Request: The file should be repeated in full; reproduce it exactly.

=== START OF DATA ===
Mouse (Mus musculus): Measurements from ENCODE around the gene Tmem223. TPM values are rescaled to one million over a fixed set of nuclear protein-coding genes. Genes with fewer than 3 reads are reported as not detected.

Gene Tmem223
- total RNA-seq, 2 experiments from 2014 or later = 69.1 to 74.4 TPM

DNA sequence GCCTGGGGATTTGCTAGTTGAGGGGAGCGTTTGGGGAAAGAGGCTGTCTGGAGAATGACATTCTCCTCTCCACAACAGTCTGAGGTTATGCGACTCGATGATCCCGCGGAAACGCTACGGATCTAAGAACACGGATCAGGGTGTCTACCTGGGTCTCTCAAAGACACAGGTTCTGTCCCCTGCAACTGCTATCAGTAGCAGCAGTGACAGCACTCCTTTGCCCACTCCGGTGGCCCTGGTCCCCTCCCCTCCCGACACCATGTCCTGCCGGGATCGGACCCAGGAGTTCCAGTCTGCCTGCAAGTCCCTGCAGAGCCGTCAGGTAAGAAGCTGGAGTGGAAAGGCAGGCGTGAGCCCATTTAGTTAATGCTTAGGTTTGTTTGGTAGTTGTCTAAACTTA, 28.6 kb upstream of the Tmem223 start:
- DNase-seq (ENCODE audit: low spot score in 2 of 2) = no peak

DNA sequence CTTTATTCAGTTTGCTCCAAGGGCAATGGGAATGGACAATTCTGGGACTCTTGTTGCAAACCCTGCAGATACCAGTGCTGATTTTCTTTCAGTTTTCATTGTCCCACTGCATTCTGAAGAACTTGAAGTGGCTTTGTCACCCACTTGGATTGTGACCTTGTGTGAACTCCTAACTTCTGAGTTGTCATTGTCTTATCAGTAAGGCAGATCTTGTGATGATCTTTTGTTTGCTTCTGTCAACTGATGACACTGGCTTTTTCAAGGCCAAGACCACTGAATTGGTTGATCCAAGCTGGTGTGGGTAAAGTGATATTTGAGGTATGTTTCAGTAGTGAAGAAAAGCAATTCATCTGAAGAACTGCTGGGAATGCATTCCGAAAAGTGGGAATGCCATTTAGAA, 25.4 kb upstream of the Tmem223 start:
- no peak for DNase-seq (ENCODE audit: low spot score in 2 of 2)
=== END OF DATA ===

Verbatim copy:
Mouse (Mus musculus): Measurements from ENCODE around the gene Tmem223. TPM values are rescaled to one million over a fixed set of nuclear protein-coding genes. Genes with fewer than 3 reads are reported as not detected.

Gene Tmem223
- total RNA-seq, 2 experiments from 2014 or later = 69.1 to 74.4 TPM

DNA sequence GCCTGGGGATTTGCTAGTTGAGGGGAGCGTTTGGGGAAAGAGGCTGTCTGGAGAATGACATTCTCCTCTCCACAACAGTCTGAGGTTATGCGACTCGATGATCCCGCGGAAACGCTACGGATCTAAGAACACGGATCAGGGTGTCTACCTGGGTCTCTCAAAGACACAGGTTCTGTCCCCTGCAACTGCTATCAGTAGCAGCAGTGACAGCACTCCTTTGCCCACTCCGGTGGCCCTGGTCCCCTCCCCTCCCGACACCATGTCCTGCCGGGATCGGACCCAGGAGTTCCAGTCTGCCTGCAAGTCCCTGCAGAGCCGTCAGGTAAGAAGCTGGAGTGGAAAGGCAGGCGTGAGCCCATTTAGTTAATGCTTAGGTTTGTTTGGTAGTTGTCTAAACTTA, 28.6 kb upstream of the Tmem223 start:
- DNase-seq (ENCODE audit: low spot score in 2 of 2) = no peak

DNA sequence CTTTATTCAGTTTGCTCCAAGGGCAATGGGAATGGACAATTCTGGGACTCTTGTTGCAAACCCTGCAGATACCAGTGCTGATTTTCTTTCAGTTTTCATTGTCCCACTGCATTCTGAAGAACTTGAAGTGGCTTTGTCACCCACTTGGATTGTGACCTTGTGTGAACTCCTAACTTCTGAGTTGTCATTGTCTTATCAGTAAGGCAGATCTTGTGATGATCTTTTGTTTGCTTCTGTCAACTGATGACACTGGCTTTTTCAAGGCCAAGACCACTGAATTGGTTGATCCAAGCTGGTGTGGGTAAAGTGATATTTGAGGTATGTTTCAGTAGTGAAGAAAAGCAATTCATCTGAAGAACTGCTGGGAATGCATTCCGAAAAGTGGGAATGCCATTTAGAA, 25.4 kb upstream of the Tmem223 start:
- no peak for DNase-seq (ENCODE audit: low spot score in 2 of 2)